Annabel H
Posted by

Two years on from APL and loving life

Annabel H
Posted by
22 Aug 2013

At the end August 2011 I noticed a couple of bruises on my legs. I couldn't remember banging them at all. Thinking no more about it at that stage I carried on going to the gym,working as a community matron and running around after my two children aged 11 and 13. However, after two nasty mouth ulcers and an increase in bruising I decided to look on the internet at the possibilites. I certainly did not have any other symptoms which would have caused concern. I felt well. I thought at the very worst it could be leukaemia, I only had a few of the recognised symptoms and considered myself very fit and healthy.

About two weeks later on September 12th I decided to go to my GP as the bruising was much more extensive in my legs and upper arms. Feeling it was not improving, my GP sent me for a blood test. My husband was away at the time working so I was holding the fort at home and not overtly concerned thinking I might be deficient in something.

That night I was contact by my GP urgently and asked me to go to AE immediately.I had platelets of 14, meaning I could bleed to death with so few clotting agents in my body. Luckily, I saw seen very quickly and my husband could return from work. There was still no actual diagnosis at this stage but I was admitted to hospital.

I saw a consultant the next morning and he literally saved my life as my blood counts were continuing to change for the worst. I was diagnosed with leukaemia but they were not sure what type I had so I was transferred immediately to see the specialists at St Bartholomew's Hosptial.  Fortunately, my friends rallied round to help with my children. My husband was distraught by the news and I became the strong one, having faith in the treatments available today.

The doctors said that they thought I had a very rare form of acute myeloid leukaemia called Acute promyelocytic leukemia or APL. Even though APL is as sub group of AML, I had the variant version called M3v, presenting with a higher white cell count than normal. APL also has a higher death rate due to the increased possibility of internal bleeding.

They started me on treatment that night after conducting a bone marrow biopsy for confirmation. I agreed to be part of an ongoing clinical trial for APL and was selected to the atra, (vitamin a) and arsenic route. They said my chances were extremely positive as they had a high sucess rate using this treatment. I was expecting chemotherapy but my treatment was classed as non-chemo. In addition to my treament I started supportive care as well as blood and platele transfusions and addition of clotting factors.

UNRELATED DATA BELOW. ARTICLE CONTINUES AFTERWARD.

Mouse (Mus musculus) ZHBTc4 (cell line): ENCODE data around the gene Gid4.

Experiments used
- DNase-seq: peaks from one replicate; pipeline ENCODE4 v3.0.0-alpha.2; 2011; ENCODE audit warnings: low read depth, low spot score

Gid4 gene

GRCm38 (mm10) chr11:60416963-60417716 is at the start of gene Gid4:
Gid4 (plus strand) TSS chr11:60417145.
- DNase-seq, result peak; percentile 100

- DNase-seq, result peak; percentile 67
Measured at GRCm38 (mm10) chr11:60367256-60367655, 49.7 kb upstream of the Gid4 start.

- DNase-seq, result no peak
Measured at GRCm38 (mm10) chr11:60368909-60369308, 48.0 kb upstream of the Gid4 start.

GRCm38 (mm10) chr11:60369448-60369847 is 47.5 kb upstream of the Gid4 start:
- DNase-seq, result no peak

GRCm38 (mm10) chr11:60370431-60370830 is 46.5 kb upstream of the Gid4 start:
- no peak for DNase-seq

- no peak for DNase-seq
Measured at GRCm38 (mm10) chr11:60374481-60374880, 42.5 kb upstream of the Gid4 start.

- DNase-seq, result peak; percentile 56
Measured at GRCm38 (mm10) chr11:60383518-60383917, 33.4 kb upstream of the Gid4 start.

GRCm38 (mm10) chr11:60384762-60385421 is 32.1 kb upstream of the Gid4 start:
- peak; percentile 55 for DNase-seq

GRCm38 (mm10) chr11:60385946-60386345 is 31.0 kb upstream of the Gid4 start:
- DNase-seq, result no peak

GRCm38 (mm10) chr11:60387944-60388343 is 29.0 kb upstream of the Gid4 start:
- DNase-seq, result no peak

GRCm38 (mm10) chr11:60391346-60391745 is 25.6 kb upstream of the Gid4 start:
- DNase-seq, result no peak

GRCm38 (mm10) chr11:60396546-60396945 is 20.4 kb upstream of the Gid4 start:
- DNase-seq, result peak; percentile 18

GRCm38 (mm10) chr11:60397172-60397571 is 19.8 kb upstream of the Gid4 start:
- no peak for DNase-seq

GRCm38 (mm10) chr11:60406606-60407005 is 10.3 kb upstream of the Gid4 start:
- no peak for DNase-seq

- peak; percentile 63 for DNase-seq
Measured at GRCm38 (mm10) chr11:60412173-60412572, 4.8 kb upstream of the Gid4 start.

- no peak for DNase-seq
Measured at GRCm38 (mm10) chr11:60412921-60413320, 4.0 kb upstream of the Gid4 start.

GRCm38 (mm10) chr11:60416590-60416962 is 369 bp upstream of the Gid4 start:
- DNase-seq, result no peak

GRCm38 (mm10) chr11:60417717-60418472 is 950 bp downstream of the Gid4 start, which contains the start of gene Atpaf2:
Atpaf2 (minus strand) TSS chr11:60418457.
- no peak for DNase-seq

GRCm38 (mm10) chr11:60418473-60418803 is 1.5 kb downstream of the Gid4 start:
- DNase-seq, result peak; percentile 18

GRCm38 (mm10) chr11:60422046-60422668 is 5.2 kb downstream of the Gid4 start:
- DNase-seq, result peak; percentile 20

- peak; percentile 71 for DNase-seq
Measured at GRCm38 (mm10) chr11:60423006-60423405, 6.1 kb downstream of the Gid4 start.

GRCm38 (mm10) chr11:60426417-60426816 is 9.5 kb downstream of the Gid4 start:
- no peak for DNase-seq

Arsenic was used many years ago by the chinese and now is a life saver. APL creates an abnormal protein caused by two chromosones fusing together, the arsenic therapy unfuses the abnormality.

The first few days in hospital were bearable. I asked them to do exactly what they needed to. I was determined that I was not going to die. The nurses were so attentive and being a nurse myself found great comfort from their knowledge as I had never heard about APL before. Unfortunately, as my body was being rid of leukaemic cells I developed severe headaches, vomiting and had pseudo tumor cerebrai (brain swelling). I was told this was crucial to rule out a brain haemorrage with M3v.

It was a difficult time for my husband and family but I recovered and continued with treatment of arsenic and atra and other supportive medications to help me cope with symptoms. Just four weeks later I was declared to be in complete molecular remission. I went home three weeks later and continued all my treatments as an outpatient at Barts which lasted 10 monts in total.

About three months into my outpatient treatment my experience began to affect me psychologically and I just felt so low. I found it difficult to come to terms with the prospect of leaving my family for long periods of time and my diagnosis caught up with me. More medication and counselling really helped. I sought support from the hospital and found a site on Facebook for survivors and fighters of APL. It was a God send to speak to people with the same experiences and realise you were not alone. The emotional battle was as hard as the physical. The "what ifs" were very destructive but the facts were the facts and kept me positive - I was in remission and had a good prognois.

Now nearly two years later, I love life! I never take things for granted any more and am aware that without reseach I certainly would not be here today. I am still on the trial and continue with bone marrow biopsies at check-ups to ensure that I am still in remission. I hope that my experience helps others and two years on feel ready to share it. I am also so lucky to have been part of the future therapies and have fantastic family and friends who have been behind me throughout my treatment. 

I always fill my leukaemia recycling clothes bag and encourage all my friends to do the same!



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